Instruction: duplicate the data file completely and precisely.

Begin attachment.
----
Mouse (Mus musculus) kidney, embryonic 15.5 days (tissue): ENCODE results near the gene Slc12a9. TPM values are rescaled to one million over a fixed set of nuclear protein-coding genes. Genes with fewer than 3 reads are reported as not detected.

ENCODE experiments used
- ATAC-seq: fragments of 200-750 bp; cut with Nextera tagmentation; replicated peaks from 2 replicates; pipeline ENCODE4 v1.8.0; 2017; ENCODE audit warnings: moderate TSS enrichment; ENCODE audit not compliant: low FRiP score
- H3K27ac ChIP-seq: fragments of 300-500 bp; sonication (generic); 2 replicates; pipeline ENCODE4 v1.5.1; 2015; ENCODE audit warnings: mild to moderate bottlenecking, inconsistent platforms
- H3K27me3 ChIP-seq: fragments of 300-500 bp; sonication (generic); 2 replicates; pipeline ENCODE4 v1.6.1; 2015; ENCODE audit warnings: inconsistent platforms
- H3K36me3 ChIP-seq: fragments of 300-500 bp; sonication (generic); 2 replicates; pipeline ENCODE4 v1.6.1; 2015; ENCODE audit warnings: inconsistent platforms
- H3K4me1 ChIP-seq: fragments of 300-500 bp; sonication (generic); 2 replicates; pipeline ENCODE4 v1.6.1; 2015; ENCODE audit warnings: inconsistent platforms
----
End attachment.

Mouse (Mus musculus) kidney, embryonic 15.5 days (tissue): ENCODE results near the gene Slc12a9. TPM values are rescaled to one million over a fixed set of nuclear protein-coding genes. Genes with fewer than 3 reads are reported as not detected.

ENCODE experiments used
- ATAC-seq: fragments of 200-750 bp; cut with Nextera tagmentation; replicated peaks from 2 replicates; pipeline ENCODE4 v1.8.0; 2017; ENCODE audit warnings: moderate TSS enrichment; ENCODE audit not compliant: low FRiP score
- H3K27ac ChIP-seq: fragments of 300-500 bp; sonication (generic); 2 replicates; pipeline ENCODE4 v1.5.1; 2015; ENCODE audit warnings: mild to moderate bottlenecking, inconsistent platforms
- H3K27me3 ChIP-seq: fragments of 300-500 bp; sonication (generic); 2 replicates; pipeline ENCODE4 v1.6.1; 2015; ENCODE audit warnings: inconsistent platforms
- H3K36me3 ChIP-seq: fragments of 300-500 bp; sonication (generic); 2 replicates; pipeline ENCODE4 v1.6.1; 2015; ENCODE audit warnings: inconsistent platforms
- H3K4me1 ChIP-seq: fragments of 300-500 bp; sonication (generic); 2 replicates; pipeline ENCODE4 v1.6.1; 2015; ENCODE audit warnings: inconsistent platforms